Jarrod Jenkins's Reviews > Outrage: How Illegal Immigration, the United Nations, Congressional Ripoffs, Student Loan Overcharges, Tobacco Companies, Trade Protection, and Drug Companies Are Ripping Us Off . . . and What to Do About It

Outrage by Dick Morris
Rate this book
Clear rating

by
1721150
's review
Feb 08, 10

bookshelves: nonfiction
Read in January, 2010

Outrage is useful in describing how specific Congressional abuses of power help special interests at the expense of the average American. Highlighting the bribery, campaign promises, and compromised morals of our political leadership provides a public need for such information. Everyone intuitively knows that politicians are crooks, but the Morris/McGann team exposes exactly who is doing what and how. They deserve credit for this service. They also expose the blatant corruption of Jacques Chirac of France and Gerald Schroeder of Germany and how that corruption effects America via the UN.

However, this rather muddled composition disappointingly failed to live up to expectations. Dick Morris always lays out a clear case in an eloquent and succinct manner when he speaks on television. His mistress, err, co-author, Eileen McGann, must have written most of this book. I know Dick Morris's hot bod, oddly shaped mouth, and provocative first name would tempt any woman, but Eileen really should have polished this puppy up and given us a thesis, theme, or leitmotif. Hell, even a consistent system of logic would have been nice.

The problem comes in trying to find an overarching theme, philosophy, or solution. Each chapter is cobbled together as a discrete unit. Tax money used to support illegal immigration costs more in services than we save in lower wages, the United Nations is a corrupt organization where officials are bribed or paid off by people like Saddam Hussein, trade protection helps certain people at the expense of everyone else, and Congressmen charge numerous expenses and receive countless goodies from special interests in exchange for their votes. None of this is new. The question is what to do about it. Outrage is long on complaints and a little short on solutions. The answer seems to be simply to write our representatives and tell them not to vote for special interests. If we are ignored, we are to vote for someone else or something.

Obviously. The problem is that special interests have the money and the interest to influence how representatives vote on specific issues. And the representatives have to get reelected before they can make any legislative changes or scaling back of government. A critical point ignored in Outrage is that the politicians are behaving rationally to the incentives placed before them.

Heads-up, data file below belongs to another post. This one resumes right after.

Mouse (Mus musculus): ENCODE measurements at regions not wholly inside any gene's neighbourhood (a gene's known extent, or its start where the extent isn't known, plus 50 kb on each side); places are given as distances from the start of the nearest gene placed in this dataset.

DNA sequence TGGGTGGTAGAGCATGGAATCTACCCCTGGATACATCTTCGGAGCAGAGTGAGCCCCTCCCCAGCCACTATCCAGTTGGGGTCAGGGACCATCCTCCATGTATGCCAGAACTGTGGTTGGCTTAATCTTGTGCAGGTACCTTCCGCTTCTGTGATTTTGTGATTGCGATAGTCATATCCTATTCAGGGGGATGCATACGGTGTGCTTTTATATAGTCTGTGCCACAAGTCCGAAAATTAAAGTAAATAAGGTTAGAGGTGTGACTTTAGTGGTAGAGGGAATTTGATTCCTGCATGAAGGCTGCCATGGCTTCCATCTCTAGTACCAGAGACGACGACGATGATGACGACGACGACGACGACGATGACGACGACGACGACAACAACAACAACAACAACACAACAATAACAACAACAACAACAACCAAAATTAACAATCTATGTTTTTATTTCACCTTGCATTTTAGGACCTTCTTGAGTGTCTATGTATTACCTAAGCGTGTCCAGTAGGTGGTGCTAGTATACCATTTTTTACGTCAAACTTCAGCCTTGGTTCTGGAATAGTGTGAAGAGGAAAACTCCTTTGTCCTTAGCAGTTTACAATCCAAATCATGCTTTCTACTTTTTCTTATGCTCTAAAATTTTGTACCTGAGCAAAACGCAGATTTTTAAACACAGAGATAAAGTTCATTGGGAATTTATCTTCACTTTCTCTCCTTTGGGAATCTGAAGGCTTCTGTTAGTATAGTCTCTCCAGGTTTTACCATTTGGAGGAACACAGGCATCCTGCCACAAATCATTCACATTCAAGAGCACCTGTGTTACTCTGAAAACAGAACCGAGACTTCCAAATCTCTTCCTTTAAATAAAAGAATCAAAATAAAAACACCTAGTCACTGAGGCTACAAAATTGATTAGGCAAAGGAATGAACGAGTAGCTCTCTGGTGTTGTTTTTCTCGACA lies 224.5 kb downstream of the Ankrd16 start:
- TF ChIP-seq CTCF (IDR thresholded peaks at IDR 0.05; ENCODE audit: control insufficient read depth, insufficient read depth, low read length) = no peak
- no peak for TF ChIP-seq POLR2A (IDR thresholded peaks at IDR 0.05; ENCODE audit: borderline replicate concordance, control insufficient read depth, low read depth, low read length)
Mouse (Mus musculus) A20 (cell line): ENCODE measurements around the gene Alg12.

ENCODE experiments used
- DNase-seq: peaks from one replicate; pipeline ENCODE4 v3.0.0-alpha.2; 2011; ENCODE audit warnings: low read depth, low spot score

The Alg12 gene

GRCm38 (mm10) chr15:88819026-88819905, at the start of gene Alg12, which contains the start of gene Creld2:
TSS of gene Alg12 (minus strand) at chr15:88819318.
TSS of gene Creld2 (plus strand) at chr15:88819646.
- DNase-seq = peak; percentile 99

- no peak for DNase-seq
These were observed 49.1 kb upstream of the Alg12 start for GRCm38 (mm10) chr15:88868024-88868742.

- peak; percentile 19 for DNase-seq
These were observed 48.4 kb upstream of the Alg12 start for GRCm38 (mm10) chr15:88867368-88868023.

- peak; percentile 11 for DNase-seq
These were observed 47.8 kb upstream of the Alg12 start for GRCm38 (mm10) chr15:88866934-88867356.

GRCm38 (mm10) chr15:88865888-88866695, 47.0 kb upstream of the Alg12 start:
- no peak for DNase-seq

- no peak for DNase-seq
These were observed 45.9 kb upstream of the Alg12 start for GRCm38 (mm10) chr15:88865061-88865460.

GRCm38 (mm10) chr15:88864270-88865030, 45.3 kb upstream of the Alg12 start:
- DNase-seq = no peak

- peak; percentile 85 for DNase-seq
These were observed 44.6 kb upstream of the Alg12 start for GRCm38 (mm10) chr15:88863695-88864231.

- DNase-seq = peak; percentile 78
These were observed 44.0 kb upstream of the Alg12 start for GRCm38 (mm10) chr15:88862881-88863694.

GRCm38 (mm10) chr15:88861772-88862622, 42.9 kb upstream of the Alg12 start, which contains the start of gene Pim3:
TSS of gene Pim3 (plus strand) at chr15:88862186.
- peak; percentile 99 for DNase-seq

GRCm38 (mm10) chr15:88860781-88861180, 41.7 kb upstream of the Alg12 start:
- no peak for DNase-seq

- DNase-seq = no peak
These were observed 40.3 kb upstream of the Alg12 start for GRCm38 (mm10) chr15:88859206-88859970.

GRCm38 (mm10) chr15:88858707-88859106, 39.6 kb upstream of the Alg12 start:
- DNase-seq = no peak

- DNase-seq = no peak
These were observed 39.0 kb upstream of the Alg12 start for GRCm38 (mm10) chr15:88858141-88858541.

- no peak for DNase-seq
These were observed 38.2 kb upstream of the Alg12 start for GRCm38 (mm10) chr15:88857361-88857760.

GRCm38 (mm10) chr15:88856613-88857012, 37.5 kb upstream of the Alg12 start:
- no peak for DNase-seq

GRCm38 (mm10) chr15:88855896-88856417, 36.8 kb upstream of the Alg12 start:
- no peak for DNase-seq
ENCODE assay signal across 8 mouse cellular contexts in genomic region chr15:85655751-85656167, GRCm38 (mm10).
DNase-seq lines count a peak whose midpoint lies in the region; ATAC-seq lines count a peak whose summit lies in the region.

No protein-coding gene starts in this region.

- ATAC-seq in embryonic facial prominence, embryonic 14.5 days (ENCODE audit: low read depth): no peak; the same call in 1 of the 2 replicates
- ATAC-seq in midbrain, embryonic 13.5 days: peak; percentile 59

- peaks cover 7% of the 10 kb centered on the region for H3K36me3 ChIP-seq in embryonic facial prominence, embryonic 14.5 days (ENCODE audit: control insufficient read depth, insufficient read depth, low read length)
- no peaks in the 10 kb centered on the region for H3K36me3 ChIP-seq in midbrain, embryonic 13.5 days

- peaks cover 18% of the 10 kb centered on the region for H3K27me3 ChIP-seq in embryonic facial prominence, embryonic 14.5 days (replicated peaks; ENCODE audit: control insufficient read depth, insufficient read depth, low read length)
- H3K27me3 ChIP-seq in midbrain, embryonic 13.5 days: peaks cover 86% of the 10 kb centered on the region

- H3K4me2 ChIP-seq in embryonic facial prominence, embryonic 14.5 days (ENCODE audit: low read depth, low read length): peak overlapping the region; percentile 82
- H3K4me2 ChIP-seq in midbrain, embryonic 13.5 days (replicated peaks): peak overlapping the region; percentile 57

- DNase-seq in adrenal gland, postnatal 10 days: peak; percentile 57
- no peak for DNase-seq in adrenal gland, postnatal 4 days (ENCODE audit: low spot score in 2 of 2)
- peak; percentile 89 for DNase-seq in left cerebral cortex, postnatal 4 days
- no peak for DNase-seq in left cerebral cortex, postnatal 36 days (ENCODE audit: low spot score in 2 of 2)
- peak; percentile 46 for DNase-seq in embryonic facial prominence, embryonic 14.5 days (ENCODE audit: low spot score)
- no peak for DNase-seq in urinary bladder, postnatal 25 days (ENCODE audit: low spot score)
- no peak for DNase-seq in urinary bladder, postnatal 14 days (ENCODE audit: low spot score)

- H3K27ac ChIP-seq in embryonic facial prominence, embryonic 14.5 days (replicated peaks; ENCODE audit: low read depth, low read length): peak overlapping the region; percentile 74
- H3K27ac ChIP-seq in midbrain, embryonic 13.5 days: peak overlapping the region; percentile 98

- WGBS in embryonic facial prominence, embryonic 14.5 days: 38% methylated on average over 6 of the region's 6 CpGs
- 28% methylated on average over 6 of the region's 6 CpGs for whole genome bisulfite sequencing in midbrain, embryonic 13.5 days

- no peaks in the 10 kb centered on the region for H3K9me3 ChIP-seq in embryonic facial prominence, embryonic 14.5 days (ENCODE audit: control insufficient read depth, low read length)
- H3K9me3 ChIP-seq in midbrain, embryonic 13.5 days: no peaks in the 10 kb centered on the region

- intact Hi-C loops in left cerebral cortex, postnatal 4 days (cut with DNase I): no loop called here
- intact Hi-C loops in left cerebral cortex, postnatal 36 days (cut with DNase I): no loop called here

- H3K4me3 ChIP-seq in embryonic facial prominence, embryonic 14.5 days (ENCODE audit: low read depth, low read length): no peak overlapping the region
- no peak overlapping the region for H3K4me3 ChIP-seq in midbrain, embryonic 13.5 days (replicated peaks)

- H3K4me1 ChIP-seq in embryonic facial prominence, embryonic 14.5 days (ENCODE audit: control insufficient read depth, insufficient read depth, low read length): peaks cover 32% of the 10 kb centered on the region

The better solution, conspicuously unmentioned in Outrage, is to limit the power of representatives and government in general. Very few people are immune from the temptation of the immense wealth offered Senators and Congressmen for a little vote that most people won't pay attention to or that they can spin their way out of if necessary. For this reason, over time, corruption will always infest the process of doling out government largess. The only long-term solution is to remove the ability of government to make such decisions and dole out such largess. Company A is pushing for tax loophole Y while company B is pushing for tax loophole Z? Company A and B will invariably join forces and support each other's loopholes, pay off the necessary politicians, and screw everyone else. The solution is not to try to prosecute the companies or the politicians or regulate campaign financing. The solution is to remove all tax loopholes, implement a national retail sales tax that applies equally to everyone, and prevent anyone from having the ability to create special perks for special people.

Outrage gets it right in its bipartisan complaints of our public servants serving themselves first. It totally strikes out on solutions. The authors want to tie Congressional pay and the estate tax to the minimum wage, I have no idea why. They suggest that the estate tax should be repealed only if the minimum wage goes up. Why? They don't tell us. The two are completely unrelated but can behave as political footballs or tokens to be traded, which, as previously stated, is exactly what allows special interests to slip into the process and the corruption to begin. Outrage is so frustrating in its unwillingness to see such an effective solution: minimize government's role in everything. The correct course of action would be to eliminate both the estate tax and the minimum wage, not haggle and trade and compromise over their level.